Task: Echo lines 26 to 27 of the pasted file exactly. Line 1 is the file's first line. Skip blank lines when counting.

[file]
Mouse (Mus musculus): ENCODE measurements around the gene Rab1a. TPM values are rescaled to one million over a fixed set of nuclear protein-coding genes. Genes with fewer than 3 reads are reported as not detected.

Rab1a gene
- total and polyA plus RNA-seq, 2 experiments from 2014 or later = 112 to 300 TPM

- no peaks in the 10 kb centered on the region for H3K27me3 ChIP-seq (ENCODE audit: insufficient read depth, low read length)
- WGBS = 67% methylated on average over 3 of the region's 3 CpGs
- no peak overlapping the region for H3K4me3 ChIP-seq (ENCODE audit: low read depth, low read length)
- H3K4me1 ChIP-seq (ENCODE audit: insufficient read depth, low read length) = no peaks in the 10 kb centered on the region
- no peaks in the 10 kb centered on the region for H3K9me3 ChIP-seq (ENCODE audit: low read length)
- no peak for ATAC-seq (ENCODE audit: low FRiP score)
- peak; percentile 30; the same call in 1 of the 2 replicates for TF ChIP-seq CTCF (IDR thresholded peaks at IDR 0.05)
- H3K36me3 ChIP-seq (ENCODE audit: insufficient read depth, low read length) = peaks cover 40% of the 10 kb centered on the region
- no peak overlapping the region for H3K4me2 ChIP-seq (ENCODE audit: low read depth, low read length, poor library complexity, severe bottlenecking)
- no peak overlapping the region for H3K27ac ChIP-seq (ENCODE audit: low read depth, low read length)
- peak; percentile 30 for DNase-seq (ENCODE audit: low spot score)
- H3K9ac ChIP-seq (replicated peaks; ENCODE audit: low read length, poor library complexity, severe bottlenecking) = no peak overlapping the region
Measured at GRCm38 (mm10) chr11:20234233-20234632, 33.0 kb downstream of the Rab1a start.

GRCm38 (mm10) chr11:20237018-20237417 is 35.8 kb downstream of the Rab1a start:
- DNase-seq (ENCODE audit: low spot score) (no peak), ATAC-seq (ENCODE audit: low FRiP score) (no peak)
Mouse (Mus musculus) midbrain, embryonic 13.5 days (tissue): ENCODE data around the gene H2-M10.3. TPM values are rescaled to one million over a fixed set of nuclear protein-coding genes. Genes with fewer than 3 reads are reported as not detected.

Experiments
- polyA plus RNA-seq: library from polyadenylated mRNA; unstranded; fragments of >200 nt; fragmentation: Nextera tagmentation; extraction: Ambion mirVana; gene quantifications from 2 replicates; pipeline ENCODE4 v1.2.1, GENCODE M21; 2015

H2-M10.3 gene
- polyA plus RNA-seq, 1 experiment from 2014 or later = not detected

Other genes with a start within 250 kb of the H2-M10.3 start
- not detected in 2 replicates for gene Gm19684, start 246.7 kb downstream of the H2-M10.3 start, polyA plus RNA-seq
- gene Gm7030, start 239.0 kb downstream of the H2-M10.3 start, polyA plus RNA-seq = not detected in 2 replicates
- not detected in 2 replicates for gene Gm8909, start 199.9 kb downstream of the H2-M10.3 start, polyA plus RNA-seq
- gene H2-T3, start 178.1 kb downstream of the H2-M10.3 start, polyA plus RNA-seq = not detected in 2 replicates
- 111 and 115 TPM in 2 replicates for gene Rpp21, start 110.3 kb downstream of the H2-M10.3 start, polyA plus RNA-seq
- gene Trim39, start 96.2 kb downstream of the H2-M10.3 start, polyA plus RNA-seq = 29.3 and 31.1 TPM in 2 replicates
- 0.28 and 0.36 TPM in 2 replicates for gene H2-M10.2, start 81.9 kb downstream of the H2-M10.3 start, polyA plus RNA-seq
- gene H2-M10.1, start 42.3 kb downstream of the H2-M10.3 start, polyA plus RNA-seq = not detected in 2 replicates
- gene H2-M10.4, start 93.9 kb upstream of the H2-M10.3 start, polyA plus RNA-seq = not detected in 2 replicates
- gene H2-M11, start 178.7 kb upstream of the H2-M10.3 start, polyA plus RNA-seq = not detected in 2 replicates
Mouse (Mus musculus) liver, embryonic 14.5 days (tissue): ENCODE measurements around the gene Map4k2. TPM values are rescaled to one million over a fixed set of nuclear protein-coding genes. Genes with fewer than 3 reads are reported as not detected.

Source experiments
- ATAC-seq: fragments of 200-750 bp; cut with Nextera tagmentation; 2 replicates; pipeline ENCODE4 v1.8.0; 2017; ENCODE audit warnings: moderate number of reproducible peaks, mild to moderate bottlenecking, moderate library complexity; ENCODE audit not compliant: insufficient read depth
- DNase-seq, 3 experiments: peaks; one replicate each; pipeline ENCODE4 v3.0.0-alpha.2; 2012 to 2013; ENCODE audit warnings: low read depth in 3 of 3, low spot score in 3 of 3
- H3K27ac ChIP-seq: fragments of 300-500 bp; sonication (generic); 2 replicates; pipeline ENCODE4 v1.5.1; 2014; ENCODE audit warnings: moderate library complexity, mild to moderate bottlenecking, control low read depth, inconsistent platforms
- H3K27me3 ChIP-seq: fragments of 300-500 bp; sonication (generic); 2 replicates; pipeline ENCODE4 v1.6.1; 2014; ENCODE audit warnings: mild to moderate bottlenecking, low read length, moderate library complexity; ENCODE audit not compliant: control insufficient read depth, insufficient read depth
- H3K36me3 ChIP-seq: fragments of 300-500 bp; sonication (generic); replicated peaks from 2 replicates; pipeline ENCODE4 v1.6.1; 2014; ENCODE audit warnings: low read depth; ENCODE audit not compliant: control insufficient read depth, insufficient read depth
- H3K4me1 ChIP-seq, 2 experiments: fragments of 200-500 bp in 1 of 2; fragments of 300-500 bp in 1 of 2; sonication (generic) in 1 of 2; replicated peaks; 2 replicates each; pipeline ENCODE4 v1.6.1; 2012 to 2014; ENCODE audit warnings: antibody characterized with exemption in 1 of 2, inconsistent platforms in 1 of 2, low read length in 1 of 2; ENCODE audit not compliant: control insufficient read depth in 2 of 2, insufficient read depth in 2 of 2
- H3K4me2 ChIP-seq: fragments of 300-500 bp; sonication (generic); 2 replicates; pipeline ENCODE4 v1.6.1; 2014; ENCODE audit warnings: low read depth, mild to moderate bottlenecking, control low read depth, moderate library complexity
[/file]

- gene Gm7030, start 239.0 kb downstream of the H2-M10.3 start, polyA plus RNA-seq = not detected in 2 replicates
- not detected in 2 replicates for gene Gm8909, start 199.9 kb downstream of the H2-M10.3 start, polyA plus RNA-seq